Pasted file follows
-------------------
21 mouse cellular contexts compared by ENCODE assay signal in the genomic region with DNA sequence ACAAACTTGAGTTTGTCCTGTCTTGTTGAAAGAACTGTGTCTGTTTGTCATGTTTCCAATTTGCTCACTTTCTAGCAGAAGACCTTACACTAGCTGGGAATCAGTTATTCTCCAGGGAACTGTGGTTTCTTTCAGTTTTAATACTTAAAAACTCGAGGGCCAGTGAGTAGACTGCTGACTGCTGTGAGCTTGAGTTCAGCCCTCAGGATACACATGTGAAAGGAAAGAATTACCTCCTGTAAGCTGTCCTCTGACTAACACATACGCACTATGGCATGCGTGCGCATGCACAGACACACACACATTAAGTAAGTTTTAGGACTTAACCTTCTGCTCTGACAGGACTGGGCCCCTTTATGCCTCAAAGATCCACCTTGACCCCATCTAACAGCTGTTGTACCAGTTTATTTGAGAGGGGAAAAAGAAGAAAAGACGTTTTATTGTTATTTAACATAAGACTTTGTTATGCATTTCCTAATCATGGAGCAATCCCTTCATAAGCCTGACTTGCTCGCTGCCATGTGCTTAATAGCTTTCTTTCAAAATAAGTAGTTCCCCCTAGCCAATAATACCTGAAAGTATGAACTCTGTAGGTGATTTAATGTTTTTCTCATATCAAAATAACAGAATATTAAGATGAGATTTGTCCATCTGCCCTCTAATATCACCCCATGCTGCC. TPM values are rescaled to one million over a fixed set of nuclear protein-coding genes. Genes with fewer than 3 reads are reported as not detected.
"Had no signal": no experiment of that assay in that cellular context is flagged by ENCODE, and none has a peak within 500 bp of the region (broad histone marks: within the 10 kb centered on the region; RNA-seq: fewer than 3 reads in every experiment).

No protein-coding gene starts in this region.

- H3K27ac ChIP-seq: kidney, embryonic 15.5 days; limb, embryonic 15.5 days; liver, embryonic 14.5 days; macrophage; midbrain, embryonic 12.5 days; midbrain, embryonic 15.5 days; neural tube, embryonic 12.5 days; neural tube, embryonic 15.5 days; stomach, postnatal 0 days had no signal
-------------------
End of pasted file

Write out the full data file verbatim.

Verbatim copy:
21 mouse cellular contexts compared by ENCODE assay signal in the genomic region with DNA sequence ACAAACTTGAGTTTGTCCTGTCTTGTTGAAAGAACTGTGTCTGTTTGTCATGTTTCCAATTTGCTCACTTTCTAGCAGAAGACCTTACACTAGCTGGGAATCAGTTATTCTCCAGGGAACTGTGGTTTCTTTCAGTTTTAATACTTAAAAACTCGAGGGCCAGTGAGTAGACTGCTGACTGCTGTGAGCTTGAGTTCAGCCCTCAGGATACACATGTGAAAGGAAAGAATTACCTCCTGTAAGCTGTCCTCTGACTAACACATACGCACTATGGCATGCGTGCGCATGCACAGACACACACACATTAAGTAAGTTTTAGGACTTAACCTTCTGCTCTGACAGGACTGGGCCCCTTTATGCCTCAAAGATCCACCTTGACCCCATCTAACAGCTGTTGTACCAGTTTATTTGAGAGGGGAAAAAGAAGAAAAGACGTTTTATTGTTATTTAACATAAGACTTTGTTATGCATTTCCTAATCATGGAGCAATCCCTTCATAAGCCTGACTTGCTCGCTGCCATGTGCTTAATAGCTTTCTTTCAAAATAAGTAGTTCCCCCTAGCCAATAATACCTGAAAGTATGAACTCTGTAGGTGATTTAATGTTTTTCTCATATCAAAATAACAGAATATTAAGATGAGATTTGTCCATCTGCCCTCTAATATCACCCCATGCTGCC. TPM values are rescaled to one million over a fixed set of nuclear protein-coding genes. Genes with fewer than 3 reads are reported as not detected.
"Had no signal": no experiment of that assay in that cellular context is flagged by ENCODE, and none has a peak within 500 bp of the region (broad histone marks: within the 10 kb centered on the region; RNA-seq: fewer than 3 reads in every experiment).

No protein-coding gene starts in this region.

- H3K27ac ChIP-seq: kidney, embryonic 15.5 days; limb, embryonic 15.5 days; liver, embryonic 14.5 days; macrophage; midbrain, embryonic 12.5 days; midbrain, embryonic 15.5 days; neural tube, embryonic 12.5 days; neural tube, embryonic 15.5 days; stomach, postnatal 0 days had no signal